U.S. Senate hopeful Walker headlines pro-life event

Former U.S. Rep. Mark Walker, R-N.C. at the Capitol in Washington, (AP Photo/J. Scott Applewhite)

RALEIGH — Former U.S. Rep. Mark Walker moderated a pro-life forum Monday at Raleigh’s Beacon Hill Baptist Church that featured prominent anti-abortion activist Abby Johnson. Walker, himself a Baptist preacher, spoke with Johnson and two other women — Annette Lancaster and Sarah Eubanks — about their experiences as former abortion clinic workers.

Lancaster worked for Planned Parenthood in Chapel Hill in 2015 and 2016 for nine months. She said that she was hired to be the health center manager but was soon given much more than she expected at the clinic, like holding the ultrasound wand during procedures and working in the “products of conception room,” where the parts of an aborted fetus are examined and inventoried.

“I was told, ‘There’s no quota, Annette. But your numbers are dropping,’” Lancaster said. “So when they brought me into the office and said, ‘You don’t belong here anymore,” I said, ‘You’re right. I don’t,” and I slid [over] my letter of resignation. And they were like, ‘No, you’re terminated.’ And I was like, ‘No, I quit.’ So, semantics. I quit. I was fired. I always say with our ladies that I was quit-fired. But either way, I don’t work in the industry anymore.”

Lancaster talked about some of her hardest moments about her time at the Chapel Hill center, including when girls as young as 12 years old would come in with no parent and a boyfriend in their 40s, and they would find a legal workaround so the parents wouldn’t have to be informed, or when women would come in for their 11th or 12th abortion and the staff would mock them and call them terms like “cows.”

Eubanks, from Mobile, Alabama, described growing up in a religious family but turning to drugs and promiscuity at 12 years old. She said she became pregnant at 19 years old and decided to get an abortion. Later, when she was a nursing student in 1990, she started working at the same clinic. She worked there for three years with doctors in the procedure room, identifying fetal remains and counseling women.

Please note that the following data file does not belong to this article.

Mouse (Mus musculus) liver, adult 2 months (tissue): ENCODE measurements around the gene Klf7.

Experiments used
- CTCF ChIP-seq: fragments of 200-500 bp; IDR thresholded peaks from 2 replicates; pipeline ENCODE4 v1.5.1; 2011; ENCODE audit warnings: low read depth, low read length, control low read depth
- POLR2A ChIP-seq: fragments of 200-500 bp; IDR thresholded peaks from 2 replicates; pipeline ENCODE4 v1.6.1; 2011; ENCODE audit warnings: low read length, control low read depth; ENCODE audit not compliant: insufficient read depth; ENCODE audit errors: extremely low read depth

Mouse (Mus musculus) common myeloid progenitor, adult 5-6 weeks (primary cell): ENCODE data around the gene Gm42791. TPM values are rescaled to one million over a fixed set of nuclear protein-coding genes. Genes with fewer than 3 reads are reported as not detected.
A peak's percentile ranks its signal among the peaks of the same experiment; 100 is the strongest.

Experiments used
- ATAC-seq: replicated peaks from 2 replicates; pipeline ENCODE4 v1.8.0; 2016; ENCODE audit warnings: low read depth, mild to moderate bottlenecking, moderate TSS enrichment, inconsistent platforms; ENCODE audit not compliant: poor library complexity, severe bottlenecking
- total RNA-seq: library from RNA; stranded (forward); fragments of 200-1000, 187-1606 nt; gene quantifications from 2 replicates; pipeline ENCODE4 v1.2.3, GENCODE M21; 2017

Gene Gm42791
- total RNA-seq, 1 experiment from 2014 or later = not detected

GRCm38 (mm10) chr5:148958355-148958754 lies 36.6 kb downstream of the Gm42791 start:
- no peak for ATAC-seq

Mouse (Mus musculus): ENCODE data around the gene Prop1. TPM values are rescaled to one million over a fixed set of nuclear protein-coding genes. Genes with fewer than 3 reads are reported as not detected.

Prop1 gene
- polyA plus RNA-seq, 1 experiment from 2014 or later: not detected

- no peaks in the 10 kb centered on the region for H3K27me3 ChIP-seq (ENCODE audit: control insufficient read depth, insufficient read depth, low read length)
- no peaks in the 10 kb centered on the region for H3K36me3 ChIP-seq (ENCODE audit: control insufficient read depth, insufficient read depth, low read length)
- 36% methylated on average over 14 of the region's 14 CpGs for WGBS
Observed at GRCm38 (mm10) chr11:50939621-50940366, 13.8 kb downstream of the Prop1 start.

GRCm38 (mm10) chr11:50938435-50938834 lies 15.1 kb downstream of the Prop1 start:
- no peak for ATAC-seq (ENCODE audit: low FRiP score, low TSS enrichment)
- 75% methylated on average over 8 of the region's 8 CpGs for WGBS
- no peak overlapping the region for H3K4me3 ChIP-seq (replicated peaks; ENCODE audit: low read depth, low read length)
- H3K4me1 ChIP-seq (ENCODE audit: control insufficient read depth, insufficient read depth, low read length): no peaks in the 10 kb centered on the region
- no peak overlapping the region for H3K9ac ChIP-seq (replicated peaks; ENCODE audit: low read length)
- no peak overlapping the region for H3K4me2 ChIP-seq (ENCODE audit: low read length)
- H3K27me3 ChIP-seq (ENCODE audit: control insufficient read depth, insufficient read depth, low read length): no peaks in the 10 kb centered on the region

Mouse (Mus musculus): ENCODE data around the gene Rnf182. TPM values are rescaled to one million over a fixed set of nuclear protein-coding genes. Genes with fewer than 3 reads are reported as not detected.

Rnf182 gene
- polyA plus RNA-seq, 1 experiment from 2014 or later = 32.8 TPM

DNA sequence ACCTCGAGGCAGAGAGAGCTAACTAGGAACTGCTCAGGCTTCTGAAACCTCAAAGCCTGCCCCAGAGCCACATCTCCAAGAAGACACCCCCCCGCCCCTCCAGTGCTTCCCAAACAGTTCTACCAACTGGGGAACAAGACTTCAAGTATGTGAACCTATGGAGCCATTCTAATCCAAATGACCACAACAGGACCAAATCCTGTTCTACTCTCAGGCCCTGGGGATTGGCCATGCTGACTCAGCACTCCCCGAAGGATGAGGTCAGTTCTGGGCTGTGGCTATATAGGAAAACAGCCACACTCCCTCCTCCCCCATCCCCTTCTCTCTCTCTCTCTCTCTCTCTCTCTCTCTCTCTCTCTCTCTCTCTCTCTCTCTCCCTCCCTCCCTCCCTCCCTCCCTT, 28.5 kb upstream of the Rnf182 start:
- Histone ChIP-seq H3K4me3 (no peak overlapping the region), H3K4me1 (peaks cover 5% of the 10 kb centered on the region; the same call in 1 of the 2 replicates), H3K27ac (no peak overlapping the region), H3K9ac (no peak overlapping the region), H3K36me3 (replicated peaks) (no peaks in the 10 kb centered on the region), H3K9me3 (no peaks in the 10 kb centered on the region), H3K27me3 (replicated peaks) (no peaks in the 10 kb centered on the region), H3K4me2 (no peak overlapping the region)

Johnson, who helps women like Lancaster and Eubanks leave the abortion industry, also worked at Planned Parenthood in Bryan, Texas, for eight years. She said they have helped many hundreds of clinic workers leave and find new lives. She also became famous with a book and movie about her experience, called “Unplanned.”

Walker told a story about how when Johnson’s movie was screened on Capitol Hill, it had such a big impact that he knew of one Democrat who sneaked in the back to watch it and was moved on the issue.

“At Planned Parenthood, we understand that people have different thoughts and feelings about abortion, and we know that people’s beliefs can change over time,” Molly Rivera, a spokesperson for Planned Parenthood South Atlantic told NSJ when asked to comment on the event. “Abby Johnson’s change of view on the issues of abortion and birth control, however, do not justify false claims about Planned Parenthood’s services and mission.”

Johnson talked about her group who have left the industry, who they call their “tribe,” comparing it to rescuing members of a cult. She said the kind of brainwashing and desensitization that goes into being brought into a cult is done by the abortion industry.

After the event, Walker told NSJ that he “proudly stands for life at all stages and all ages,” saying, “I wanted to associate myself with somebody who is one of the stronger voices” on the pro-life issue.

Walker said the two main points they wanted to get across with the event were, “God’s grace is sufficient no matter what you’ve gone through; and at the same time, calling out some of the fraudulent behavior of Planned Parenthood” and others in the abortion industry.

“I would hope not,” Walker said when asked if there was any daylight between him and other Republican candidates for North Carolina’s U.S. Senate race in 2022. “I know my record is where it needs to be. There is lots of contrast in other areas, but in this one, from what I’ve understood, they’re both pro-life as well.”

Walker said what makes him the best candidate is that he can be “a conservative champion but that bridge builder as well.” He cited his work in inner cities as a pastor, the fact that he won the United Negro College Fund’s President’s Award and that he is “the only elected Republican that I’m aware of that has given the commencement at one of our Historical Black Colleges or Universities.”

“I know the former governor has a lot of name ID, but the good thing for us is that we have a year before the primary, and we’re going to be able to show, I think, a very stark contrast about who would be the best candidate to beat Chuck Schumer’s pick for the Democratic candidate,” Walker said.